Background - There is little consistency in the measurement of outcome in acute stroke trials, and this may complicate interpretation of the results and reduce the likelihood of detecting worthwhile drug effects. This study aims to investigate empirically the measures used to date and to give recommendations for future studies. Summary of Comment A systematic review of all published randomized studies of acute stroke drug intervention was undertaken, and the measures used were recorded. Fifty-one studies involving 57 214 subjects were identified. These studies used 14 different measures of impairment, 11 different measures of activity, 1 measure of 'quality of life,' and 8 miscellaneous other measures. Timing of outcome assessments varied from 1 week to 1 year, with the modal time being 3 months. Many studies used ordinal measures but dichotomized results for analysis. Of the 51 studies included in the review, only 21 demonstrated benefit with the defined primary outcome measure. In several studies, however, post hoc analysis using varied outcome measures or varied cut points for dichotomizing outcomes resulted in positive results, whereas the primary study analysis failed to do so. Conclusions - There is no consensus on the level of outcome to be used, the method of measurement to be used, or the most appropriate timing of the assessment. It is recommended that future studies should include extended/instrumental activities and advanced mobility as components of the primary outcome measure, with outcome assessment being undertaken at 6 months. New initiatives in developing stroke-specific outcomes may address some of the current problems in the assessment of stroke outcomes.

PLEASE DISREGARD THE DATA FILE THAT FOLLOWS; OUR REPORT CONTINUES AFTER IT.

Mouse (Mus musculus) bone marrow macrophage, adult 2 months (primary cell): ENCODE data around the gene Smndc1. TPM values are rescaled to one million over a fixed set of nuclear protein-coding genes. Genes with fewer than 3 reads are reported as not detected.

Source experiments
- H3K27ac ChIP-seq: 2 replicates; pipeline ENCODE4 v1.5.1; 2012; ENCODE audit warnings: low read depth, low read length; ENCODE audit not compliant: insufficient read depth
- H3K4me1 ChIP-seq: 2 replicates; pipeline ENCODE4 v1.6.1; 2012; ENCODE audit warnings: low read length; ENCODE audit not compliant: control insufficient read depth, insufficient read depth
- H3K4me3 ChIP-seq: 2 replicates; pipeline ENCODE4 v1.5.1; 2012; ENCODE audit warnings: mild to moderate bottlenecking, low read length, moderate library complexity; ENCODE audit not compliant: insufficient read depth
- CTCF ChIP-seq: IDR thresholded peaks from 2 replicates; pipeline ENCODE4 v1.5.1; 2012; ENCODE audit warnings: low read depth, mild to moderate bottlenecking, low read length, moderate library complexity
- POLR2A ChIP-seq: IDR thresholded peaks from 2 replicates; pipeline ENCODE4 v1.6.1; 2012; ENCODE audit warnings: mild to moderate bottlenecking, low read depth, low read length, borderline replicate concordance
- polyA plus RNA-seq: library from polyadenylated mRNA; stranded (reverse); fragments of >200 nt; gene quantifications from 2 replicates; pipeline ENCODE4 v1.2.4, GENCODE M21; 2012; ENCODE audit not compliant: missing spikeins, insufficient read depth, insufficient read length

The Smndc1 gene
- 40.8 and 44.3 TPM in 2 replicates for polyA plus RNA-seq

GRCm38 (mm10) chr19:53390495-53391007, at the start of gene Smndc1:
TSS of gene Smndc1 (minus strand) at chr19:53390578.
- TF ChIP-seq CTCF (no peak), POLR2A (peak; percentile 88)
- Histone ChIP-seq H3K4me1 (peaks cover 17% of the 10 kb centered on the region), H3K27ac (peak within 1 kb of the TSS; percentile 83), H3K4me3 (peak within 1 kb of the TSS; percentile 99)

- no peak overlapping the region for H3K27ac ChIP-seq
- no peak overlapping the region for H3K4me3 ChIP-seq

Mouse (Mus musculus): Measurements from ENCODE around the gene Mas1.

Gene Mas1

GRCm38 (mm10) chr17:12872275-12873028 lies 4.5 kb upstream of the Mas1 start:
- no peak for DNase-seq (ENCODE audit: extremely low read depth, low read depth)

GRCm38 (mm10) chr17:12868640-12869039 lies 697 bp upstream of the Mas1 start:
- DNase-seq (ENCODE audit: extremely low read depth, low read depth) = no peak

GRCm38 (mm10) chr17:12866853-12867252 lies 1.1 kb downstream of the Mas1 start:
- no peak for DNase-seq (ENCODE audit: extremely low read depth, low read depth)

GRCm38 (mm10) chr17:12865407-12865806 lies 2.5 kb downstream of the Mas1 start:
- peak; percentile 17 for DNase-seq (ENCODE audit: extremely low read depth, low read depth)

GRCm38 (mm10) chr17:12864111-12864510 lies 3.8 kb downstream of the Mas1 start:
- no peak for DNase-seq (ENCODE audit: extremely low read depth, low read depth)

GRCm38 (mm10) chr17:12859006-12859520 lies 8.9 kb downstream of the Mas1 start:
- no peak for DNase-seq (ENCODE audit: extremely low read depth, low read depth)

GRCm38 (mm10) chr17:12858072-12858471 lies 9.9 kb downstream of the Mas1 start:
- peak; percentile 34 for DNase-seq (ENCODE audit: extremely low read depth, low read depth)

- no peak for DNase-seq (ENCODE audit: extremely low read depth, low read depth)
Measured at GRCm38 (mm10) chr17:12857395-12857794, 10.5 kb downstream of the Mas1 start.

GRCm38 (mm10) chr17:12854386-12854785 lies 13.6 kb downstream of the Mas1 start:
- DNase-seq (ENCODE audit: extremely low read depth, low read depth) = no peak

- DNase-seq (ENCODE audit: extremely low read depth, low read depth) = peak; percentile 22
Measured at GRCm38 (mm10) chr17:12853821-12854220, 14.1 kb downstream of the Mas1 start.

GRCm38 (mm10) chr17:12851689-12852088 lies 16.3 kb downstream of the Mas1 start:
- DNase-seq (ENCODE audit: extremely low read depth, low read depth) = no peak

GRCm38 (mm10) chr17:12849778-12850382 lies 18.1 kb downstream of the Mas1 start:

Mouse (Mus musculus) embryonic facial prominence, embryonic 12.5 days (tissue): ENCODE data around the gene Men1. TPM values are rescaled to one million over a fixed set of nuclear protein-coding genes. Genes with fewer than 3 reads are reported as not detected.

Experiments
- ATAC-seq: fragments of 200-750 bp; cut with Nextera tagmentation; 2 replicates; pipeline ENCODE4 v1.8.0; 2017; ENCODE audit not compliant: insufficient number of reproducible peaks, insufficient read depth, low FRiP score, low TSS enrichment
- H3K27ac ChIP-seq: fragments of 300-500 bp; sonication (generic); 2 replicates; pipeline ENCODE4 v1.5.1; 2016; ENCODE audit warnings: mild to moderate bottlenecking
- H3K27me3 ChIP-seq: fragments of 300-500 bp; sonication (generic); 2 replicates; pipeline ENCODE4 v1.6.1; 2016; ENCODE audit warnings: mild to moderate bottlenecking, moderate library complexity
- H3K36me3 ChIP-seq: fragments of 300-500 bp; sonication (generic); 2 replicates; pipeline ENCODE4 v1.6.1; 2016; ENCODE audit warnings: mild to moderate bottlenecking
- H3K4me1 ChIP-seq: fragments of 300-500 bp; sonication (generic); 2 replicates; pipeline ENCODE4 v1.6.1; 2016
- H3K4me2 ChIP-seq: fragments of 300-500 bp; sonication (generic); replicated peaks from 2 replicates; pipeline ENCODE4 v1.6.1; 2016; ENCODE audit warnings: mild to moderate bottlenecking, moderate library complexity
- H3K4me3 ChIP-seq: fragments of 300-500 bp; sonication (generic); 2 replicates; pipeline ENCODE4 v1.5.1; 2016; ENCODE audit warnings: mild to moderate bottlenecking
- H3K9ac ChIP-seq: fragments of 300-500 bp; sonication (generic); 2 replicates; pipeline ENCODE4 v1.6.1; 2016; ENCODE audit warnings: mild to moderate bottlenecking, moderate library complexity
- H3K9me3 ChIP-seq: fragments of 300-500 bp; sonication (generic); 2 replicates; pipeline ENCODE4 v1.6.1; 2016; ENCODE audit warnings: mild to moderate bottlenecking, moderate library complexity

|Number of pages||10|
|Publication status||Published - 2000|